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Camel - Rainbow's End - A Camel Anthology 1973-1985 CD (album) cover




Symphonic Prog

3.98 | 46 ratings

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Symphonic Team
2 stars Homage to the gods of Symphonic Prog

As the title indicates this is an anthology covering the period of 1973 to 1985 (when Camel was singed to the Decca label). Any self-respecting progressive Rock fan has at least a handful of Camel's studio albums from this period as well as a couple of live albums. Insofar as this applies to you, the present four-disc anthology set--though brimful of excellent music--is not essential in addition to the band's regular album output unless you are a major fan and serious collector of everything Camel.

Some people may perhaps suggest that a set like this is useful to the newcomer as an introduction and overview of the band's career, but I would insist that a newcomer would be better off just going straight to Camel's regular albums. Before you are half-way through the first disc of this anthology, you're going to want to rush out and buy Camel's first two albums anyway, if you don't have them already. And if you have the re- mastered CD version of Camel's self-titled debut, you also have (as a bonus track) Homage To The God Of Light already which also opens disc two of this anthology set. I am not certain that this is the very same recording of this live number as I haven't compared them side to side, but I do believe they are the same (the running time is the same: 19 minutes and a couple of seconds). It is an early number that Camel never recorded in the studio (but it came originally from Peter Bardens' first solo album The Answer from 1970). This instrumental is more of a Psychedelic jam kind of thing than a structured Symphonic Prog epic in the vein of The Snow Goose. As such, it is rather uncharacteristic of Camel, being somewhere between Pink Floyd and Santana. A good one though it is.

This anthology follows a roughly chronological order with a few exceptions. There is a mix of studio and live tracks with most of the studio tracks being identical to the familiar album versions. As far as I noticed, the only exception to speak of is the song that gave its title to this set, namely Rainbow's End, which here is presented in an edited "single version". Another exception is the very slightly elongated "original mix" of Lady Fantasy. But if you have the re-mastered CD version of Mirage, you will have that version too already (among the bonus tracks). There is also one studio track here that I had never heard before (in any version), and that was In The Arms Of The Waltzing Frauleins. But if you have the expanded re-release of Stationary Traveler (which I obviously don't!), then you do have this one as well (plus an extended studio version of Pressure Points).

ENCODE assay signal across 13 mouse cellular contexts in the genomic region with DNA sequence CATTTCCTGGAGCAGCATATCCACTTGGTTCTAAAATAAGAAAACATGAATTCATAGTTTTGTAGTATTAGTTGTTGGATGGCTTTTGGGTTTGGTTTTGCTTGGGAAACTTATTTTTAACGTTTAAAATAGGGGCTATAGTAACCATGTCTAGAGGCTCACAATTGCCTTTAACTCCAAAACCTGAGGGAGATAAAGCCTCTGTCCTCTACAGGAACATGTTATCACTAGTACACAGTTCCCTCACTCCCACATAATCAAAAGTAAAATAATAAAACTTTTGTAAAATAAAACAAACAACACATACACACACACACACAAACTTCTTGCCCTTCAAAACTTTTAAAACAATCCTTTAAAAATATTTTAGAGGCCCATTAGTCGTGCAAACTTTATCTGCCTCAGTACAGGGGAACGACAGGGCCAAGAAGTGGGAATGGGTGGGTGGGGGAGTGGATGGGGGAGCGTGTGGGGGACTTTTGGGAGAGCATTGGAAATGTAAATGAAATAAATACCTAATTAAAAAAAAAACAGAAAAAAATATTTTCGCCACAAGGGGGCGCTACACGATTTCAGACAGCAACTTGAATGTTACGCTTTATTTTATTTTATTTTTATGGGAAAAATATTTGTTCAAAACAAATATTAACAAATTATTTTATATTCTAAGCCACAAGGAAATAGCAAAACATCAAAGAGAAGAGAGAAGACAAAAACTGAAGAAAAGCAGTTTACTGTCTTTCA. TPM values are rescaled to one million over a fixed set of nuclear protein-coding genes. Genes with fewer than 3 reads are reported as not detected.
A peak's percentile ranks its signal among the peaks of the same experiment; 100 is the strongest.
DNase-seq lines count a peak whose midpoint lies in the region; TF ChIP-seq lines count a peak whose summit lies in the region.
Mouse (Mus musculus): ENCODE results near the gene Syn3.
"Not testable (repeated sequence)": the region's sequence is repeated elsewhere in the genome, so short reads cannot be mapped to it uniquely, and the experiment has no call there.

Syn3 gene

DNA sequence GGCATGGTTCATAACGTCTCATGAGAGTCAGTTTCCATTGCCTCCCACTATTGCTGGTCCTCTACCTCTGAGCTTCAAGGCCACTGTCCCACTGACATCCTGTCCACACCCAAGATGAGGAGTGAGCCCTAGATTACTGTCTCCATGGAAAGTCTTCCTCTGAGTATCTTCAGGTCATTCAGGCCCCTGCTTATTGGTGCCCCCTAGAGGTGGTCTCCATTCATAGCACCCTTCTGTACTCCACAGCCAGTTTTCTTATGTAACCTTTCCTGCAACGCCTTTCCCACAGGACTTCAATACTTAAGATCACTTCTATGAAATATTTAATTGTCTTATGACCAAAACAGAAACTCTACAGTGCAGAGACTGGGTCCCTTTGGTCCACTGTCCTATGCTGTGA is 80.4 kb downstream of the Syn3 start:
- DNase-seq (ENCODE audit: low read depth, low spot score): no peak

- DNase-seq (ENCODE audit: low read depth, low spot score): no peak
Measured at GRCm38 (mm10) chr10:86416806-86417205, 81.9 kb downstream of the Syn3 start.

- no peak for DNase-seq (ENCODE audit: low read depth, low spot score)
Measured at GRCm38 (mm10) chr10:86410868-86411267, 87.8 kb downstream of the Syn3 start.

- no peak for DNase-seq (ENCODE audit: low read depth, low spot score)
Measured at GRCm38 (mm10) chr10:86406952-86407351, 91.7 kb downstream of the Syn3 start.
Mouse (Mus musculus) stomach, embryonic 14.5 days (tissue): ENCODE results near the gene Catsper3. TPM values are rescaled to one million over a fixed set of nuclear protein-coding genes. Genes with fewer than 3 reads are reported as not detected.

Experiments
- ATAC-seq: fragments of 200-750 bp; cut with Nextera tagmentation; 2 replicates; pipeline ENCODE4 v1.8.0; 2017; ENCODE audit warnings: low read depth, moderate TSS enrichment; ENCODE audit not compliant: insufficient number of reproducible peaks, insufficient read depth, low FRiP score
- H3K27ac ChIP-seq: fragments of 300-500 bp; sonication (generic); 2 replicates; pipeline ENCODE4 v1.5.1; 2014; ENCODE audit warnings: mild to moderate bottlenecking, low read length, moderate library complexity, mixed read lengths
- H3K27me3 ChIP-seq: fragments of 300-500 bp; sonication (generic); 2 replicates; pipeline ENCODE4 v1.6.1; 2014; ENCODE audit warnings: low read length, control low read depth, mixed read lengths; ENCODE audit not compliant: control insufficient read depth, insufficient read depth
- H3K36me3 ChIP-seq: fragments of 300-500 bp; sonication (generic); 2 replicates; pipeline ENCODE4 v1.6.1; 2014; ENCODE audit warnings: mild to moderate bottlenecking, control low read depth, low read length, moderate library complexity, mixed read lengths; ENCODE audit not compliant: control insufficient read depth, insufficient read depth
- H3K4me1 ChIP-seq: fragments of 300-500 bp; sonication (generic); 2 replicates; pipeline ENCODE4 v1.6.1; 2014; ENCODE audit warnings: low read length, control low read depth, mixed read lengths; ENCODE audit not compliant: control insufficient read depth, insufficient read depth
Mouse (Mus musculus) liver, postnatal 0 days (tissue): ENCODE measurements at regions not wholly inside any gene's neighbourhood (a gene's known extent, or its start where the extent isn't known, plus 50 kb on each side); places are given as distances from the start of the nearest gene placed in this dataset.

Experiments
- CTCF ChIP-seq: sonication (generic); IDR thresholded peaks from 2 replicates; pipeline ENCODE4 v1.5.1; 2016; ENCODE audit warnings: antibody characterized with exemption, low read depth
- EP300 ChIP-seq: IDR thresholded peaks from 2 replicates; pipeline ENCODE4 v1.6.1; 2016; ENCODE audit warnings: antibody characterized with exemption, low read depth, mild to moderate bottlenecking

When it comes to the live tracks included in this set there are a few interesting ones. On the first disc we find live versions of Ligging At Louis and Arubaluba from BBC Radio One "In Concert" and Supertwister live at the Marquee Club. I believe the latter was also a bonus track on the Mirage CD, but the former two I think might not be available elsewhere in these exact versions. On disc two there are live versions of Preparation and Dunkirk (originally from The Snowgoose) recorded live at the Royal Albert Hall with The London Symphony Orchestra. I believe that these versions are identical to those that appeared on A Live Record. Later on the same disc there are a further couple of live tracks in Chord Change and Another Night (both originally from Moonmadness). On disc three there are a few tracks recorded live at Colston Hall. I suspect these are the same as those that appear on A Live Record (some as bonus tracks). Finally, on disc four there are two sets of live tracks. At the beginning of the disc there are four ones from BBC Radio One "In Concert" featuring tracks originally from Nude plus Summer Lightning originally from Breathless. The latter I don't think I have heard in any live version before. At the end of the disc there are a further handful of live tracks from the Stationary Traveler tour. Again, I'm not certain if these are the exact same recordings that are featured on Pressure Points, but if you have that live album you have all of these songs.

Camel is one of the very best progressive Rock bands and this set contains many of their best works. However, as usual with this kind of anthology, the best sources for this material are the regular studio and live albums. Rainbow's End probably makes a fine collectors item (I have it only through Spotify), but otherwise it is primarily for fans.

SouthSideoftheSky | 2/5 |


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